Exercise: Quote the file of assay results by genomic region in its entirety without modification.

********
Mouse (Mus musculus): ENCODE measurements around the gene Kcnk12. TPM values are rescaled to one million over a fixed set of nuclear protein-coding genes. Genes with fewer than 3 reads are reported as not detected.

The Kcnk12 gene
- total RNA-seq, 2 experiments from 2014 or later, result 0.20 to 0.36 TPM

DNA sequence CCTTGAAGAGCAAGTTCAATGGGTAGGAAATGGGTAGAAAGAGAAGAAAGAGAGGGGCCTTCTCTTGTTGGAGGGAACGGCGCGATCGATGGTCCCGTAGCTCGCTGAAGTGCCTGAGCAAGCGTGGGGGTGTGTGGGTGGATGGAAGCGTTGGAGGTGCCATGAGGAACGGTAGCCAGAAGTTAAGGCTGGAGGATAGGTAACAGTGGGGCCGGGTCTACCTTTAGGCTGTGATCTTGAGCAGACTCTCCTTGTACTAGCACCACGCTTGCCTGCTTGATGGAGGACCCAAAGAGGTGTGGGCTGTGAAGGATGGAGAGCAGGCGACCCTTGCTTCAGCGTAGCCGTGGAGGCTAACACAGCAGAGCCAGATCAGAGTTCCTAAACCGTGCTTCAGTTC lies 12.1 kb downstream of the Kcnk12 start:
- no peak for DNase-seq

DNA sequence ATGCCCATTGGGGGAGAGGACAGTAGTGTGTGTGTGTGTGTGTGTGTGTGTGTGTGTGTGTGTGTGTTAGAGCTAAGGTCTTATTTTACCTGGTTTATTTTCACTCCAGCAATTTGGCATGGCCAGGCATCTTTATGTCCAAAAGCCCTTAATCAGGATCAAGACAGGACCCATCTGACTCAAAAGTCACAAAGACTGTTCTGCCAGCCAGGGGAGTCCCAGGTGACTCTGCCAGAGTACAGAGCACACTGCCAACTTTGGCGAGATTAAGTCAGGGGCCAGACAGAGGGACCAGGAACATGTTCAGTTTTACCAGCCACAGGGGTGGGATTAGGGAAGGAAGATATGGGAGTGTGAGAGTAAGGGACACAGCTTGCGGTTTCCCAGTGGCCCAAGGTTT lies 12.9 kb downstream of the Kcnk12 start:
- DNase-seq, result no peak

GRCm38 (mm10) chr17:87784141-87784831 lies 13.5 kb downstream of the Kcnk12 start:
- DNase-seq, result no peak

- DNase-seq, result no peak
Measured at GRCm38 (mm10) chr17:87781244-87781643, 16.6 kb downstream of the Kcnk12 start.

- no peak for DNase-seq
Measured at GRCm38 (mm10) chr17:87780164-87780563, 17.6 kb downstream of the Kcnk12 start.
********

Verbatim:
Mouse (Mus musculus): ENCODE measurements around the gene Kcnk12. TPM values are rescaled to one million over a fixed set of nuclear protein-coding genes. Genes with fewer than 3 reads are reported as not detected.

The Kcnk12 gene
- total RNA-seq, 2 experiments from 2014 or later, result 0.20 to 0.36 TPM

DNA sequence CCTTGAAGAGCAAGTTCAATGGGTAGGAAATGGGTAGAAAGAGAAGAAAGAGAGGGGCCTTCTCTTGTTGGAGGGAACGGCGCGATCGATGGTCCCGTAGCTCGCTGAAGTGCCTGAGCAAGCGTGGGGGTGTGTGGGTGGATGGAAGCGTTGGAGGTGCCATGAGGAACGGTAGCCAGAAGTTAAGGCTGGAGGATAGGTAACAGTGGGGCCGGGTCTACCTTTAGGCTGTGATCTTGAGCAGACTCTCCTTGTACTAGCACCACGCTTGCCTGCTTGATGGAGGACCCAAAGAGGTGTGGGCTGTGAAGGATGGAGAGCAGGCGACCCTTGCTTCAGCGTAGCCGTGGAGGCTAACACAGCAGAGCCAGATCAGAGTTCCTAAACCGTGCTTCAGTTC lies 12.1 kb downstream of the Kcnk12 start:
- no peak for DNase-seq

DNA sequence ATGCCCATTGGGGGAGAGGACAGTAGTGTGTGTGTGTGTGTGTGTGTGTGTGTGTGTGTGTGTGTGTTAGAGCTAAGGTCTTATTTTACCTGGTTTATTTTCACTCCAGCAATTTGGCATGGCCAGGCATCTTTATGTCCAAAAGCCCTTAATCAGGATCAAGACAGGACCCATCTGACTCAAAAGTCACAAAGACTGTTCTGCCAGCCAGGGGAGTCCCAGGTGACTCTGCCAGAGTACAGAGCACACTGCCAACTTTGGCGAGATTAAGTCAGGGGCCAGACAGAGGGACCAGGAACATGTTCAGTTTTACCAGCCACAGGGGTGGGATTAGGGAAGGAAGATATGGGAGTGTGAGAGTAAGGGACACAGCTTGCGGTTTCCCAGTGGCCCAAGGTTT lies 12.9 kb downstream of the Kcnk12 start:
- DNase-seq, result no peak

GRCm38 (mm10) chr17:87784141-87784831 lies 13.5 kb downstream of the Kcnk12 start:
- DNase-seq, result no peak

- DNase-seq, result no peak
Measured at GRCm38 (mm10) chr17:87781244-87781643, 16.6 kb downstream of the Kcnk12 start.

- no peak for DNase-seq
Measured at GRCm38 (mm10) chr17:87780164-87780563, 17.6 kb downstream of the Kcnk12 start.